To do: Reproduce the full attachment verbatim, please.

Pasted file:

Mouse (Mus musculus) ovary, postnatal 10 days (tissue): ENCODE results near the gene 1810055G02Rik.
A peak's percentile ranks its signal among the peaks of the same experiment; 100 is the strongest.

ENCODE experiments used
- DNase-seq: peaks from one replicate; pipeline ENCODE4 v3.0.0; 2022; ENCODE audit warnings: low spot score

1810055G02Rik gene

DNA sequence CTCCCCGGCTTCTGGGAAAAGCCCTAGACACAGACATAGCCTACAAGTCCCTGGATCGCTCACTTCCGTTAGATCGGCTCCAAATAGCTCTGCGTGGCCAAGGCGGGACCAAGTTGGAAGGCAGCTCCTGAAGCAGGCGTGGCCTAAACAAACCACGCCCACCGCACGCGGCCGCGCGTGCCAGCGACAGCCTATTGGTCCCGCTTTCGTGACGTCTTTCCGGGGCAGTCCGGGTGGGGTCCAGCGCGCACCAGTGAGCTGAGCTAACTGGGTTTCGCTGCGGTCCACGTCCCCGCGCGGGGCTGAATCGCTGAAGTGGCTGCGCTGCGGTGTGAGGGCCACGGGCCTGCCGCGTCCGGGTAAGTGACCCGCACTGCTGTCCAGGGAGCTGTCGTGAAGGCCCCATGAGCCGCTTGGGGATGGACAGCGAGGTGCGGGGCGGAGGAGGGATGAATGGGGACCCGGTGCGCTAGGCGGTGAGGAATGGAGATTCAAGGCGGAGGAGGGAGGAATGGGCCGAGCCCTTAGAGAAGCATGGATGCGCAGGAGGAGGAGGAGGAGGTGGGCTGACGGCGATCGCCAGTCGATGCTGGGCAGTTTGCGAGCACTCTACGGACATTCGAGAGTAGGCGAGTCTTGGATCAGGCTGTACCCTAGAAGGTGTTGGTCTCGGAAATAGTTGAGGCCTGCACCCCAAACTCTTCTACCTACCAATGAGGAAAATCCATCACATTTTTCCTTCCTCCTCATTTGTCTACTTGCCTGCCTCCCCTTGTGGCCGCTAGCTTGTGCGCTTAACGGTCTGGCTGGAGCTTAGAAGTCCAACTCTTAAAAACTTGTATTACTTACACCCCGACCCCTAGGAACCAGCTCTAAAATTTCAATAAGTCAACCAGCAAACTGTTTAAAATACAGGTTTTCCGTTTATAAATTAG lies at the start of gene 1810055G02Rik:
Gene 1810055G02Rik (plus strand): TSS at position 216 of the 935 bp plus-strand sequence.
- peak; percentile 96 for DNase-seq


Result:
Mouse (Mus musculus) ovary, postnatal 10 days (tissue): ENCODE results near the gene 1810055G02Rik.
A peak's percentile ranks its signal among the peaks of the same experiment; 100 is the strongest.

ENCODE experiments used
- DNase-seq: peaks from one replicate; pipeline ENCODE4 v3.0.0; 2022; ENCODE audit warnings: low spot score

1810055G02Rik gene

DNA sequence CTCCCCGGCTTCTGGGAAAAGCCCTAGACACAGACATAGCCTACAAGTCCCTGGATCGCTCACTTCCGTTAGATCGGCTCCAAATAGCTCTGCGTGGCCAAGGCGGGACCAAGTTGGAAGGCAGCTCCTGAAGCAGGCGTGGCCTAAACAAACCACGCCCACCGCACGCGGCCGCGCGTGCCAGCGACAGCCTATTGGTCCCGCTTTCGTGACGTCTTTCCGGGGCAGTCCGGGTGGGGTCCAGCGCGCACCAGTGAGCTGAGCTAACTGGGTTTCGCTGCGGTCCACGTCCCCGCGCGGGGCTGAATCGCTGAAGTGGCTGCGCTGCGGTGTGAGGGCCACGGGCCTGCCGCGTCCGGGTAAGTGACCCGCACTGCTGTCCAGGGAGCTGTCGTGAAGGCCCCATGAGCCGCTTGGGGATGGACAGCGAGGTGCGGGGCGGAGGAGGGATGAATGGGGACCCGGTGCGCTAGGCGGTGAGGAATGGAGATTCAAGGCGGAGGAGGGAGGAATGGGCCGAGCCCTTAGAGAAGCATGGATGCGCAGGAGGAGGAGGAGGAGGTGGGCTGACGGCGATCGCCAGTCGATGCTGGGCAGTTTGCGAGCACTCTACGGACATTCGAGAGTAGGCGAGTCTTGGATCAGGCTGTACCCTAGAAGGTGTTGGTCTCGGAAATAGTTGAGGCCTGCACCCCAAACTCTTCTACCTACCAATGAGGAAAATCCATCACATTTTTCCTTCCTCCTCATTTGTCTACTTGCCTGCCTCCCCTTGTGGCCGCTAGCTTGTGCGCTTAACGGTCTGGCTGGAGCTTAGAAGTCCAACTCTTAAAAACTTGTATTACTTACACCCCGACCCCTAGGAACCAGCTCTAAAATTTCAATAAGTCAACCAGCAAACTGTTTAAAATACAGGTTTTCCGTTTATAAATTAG lies at the start of gene 1810055G02Rik:
Gene 1810055G02Rik (plus strand): TSS at position 216 of the 935 bp plus-strand sequence.
- peak; percentile 96 for DNase-seq